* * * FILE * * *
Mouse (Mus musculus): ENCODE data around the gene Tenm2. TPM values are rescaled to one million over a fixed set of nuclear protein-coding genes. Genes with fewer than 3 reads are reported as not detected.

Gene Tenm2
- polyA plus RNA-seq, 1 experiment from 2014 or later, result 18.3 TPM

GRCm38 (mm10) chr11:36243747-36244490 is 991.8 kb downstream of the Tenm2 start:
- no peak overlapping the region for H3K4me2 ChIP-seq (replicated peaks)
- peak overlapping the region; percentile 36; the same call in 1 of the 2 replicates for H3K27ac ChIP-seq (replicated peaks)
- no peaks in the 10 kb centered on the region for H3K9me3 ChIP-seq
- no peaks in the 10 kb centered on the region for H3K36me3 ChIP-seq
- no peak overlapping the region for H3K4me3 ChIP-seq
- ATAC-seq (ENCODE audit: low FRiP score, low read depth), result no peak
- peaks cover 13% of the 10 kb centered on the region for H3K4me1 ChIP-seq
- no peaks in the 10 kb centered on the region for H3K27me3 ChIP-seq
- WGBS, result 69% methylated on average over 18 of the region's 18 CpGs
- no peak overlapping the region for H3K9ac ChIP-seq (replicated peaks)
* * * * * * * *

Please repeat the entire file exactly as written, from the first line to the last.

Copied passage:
Mouse (Mus musculus): ENCODE data around the gene Tenm2. TPM values are rescaled to one million over a fixed set of nuclear protein-coding genes. Genes with fewer than 3 reads are reported as not detected.

Gene Tenm2
- polyA plus RNA-seq, 1 experiment from 2014 or later, result 18.3 TPM

GRCm38 (mm10) chr11:36243747-36244490 is 991.8 kb downstream of the Tenm2 start:
- no peak overlapping the region for H3K4me2 ChIP-seq (replicated peaks)
- peak overlapping the region; percentile 36; the same call in 1 of the 2 replicates for H3K27ac ChIP-seq (replicated peaks)
- no peaks in the 10 kb centered on the region for H3K9me3 ChIP-seq
- no peaks in the 10 kb centered on the region for H3K36me3 ChIP-seq
- no peak overlapping the region for H3K4me3 ChIP-seq
- ATAC-seq (ENCODE audit: low FRiP score, low read depth), result no peak
- peaks cover 13% of the 10 kb centered on the region for H3K4me1 ChIP-seq
- no peaks in the 10 kb centered on the region for H3K27me3 ChIP-seq
- WGBS, result 69% methylated on average over 18 of the region's 18 CpGs
- no peak overlapping the region for H3K9ac ChIP-seq (replicated peaks)